Thanksgiving is the leading day for home fires involving cooking equipment, with four times the average number occurring. Ranges and cook-tops account for almost three out of every five home fires reported involving cooking, with ovens accounting for 13% of those fires. According to the U.S. Fire Administration (USFA), each year from 2017 to 2019, an estimated average of 2,300 residential building fires were reported to fire departments in the U.S. on Thanksgiving Day. These fires caused an estimated annual average of 5 deaths, 25 injuries and $26 million in property loss. U.S. fire departments respond to an average of 166,100 home fires per year involving cooking equipment.
“Thanksgiving has arrived and that means many people will be working overtime in their kitchens. I encourage everyone to check to make sure your cooking equipment is working properly and call a professional to fix them if needed,” said State Fire Marshal Matt Perez. “By following a few simple fire safety tips, your holiday will be enjoyable and free from a fire related incident.”
“Anytime food and flames are involved, we must always remember that fire safety is important. While deep-frying a turkey may add irresistible flavor, and juiciness to your Thanksgiving menu there is also the potential of fire and serious injury when doing so,” said Chicago Fire Commissioner Annette Nance-Holt.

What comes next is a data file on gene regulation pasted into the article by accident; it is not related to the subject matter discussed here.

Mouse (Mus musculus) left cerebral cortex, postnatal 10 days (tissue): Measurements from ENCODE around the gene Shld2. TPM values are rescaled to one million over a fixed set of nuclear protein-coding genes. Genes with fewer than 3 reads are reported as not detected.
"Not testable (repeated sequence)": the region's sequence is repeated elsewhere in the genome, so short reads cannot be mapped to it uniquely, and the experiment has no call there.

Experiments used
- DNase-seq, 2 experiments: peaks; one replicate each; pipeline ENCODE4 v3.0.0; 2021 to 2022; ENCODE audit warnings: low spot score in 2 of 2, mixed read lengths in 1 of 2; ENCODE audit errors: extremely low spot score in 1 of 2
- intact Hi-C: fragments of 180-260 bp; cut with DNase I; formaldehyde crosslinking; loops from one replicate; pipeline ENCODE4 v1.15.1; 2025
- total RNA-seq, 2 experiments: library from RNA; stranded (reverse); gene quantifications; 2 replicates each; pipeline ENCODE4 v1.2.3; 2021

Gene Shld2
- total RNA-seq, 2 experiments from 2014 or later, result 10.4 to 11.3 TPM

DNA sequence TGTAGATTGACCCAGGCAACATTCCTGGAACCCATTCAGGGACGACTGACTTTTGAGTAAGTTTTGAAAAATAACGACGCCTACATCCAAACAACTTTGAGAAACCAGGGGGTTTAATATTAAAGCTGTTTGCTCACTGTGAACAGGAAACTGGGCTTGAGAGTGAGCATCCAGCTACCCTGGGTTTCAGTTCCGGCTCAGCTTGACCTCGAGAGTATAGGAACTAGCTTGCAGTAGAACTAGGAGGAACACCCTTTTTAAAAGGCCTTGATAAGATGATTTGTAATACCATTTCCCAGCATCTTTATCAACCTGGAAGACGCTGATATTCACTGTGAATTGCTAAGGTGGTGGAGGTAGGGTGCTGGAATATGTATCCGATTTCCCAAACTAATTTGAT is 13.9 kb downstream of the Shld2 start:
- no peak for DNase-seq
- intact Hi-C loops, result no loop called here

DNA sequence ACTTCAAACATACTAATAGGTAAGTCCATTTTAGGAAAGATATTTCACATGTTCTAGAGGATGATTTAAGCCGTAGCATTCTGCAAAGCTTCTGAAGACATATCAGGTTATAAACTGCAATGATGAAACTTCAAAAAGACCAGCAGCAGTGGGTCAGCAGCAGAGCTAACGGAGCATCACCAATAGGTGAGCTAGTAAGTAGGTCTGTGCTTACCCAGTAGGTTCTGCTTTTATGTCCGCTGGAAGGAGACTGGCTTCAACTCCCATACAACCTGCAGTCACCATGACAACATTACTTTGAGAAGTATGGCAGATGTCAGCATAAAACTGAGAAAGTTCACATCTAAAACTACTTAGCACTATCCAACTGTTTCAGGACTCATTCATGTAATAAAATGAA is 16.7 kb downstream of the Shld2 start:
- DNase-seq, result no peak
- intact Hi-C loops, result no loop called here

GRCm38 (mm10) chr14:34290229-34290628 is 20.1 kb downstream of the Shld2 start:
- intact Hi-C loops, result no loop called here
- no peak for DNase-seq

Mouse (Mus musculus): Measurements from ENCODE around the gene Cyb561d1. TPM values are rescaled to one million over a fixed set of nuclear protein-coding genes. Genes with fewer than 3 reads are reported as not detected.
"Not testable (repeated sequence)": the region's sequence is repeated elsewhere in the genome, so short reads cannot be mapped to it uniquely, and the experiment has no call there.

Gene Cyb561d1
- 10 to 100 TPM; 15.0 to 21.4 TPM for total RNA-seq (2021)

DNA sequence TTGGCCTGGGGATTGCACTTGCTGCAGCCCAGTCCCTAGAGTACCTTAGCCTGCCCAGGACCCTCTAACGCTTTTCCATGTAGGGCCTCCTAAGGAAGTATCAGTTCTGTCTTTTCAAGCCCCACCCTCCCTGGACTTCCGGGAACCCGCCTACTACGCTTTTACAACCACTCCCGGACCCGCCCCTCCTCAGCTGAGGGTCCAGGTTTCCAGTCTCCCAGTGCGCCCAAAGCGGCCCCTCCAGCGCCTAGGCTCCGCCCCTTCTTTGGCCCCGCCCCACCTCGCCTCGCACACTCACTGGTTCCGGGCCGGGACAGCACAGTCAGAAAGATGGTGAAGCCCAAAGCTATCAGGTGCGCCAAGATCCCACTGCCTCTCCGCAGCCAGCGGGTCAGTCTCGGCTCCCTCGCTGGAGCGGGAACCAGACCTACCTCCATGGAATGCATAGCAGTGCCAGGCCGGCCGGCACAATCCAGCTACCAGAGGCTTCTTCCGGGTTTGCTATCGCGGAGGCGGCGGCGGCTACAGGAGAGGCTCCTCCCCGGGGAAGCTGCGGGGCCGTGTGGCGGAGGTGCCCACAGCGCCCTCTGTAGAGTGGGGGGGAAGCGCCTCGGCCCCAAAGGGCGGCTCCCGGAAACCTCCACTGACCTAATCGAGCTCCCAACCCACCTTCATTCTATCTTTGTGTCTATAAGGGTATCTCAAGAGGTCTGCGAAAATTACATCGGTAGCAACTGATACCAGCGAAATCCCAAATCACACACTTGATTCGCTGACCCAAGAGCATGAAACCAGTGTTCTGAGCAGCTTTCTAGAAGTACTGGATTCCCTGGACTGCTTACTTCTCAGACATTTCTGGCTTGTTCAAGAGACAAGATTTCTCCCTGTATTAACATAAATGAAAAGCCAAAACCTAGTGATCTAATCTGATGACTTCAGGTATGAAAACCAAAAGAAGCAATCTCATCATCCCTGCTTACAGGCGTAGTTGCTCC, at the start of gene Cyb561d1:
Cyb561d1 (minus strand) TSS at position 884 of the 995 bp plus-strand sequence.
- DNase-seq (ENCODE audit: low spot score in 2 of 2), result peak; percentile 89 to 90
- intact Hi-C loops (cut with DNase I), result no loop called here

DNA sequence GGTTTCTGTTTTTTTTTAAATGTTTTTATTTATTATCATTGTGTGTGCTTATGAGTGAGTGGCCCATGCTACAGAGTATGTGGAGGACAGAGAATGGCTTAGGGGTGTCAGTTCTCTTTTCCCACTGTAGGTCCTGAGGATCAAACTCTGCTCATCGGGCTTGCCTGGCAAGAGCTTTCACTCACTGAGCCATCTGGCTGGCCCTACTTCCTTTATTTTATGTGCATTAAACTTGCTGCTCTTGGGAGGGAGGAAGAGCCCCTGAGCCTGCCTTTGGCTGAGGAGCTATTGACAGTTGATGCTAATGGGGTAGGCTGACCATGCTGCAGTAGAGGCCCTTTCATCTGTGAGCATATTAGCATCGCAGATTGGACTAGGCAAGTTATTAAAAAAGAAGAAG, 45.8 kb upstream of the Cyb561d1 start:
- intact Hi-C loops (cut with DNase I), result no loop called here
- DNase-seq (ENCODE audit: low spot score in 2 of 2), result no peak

Here are some tips to keep in mind when preparing food, not just during the holiday season but all year.
Never leave food that you are frying, boiling, grilling or broiling unattended! If you leave the kitchen, even for a short amount of time, turn off the stove.
Frying a Turkey has become more popular in recent years.
Make sure to not overfill oil in the fryer. Fill the pot you plan to use to fry the turkey with water and place the turkey in. This will help to determine how much oil is needed without causing oil to spill out when you are ready to fry, which could lead to a fire.
Use the turkey fryer outdoors ONLY!
Make sure the turkey is completely thawed before frying.
Use long cooking gloves that protect hands and arms when you handle the pot!
Create a “Kid Free Zone” of at least three feet around the stove or anywhere you are preparing hot food or drinks.
Keep the area around the stove clear of towels, papers, potholders or anything that can burn
If you are simmering, baking, or roasting food, check it regularly, remain in the home while food is cooking, and use a timer to remind you when food is ready.
If there is a fire in the oven, keep the door shut and turn off the heat.
Smother small flames in a pan by sliding a lid over the pan. Turn off the burner and leave the lid over the pan while it cools.
If you have any doubt fighting a small fire, just get out! Call 9-1-1 or your emergency number from outside the home.
Additional Fire Safety information can be found on the NFPA website or on the Office of the State Fire Marshal website.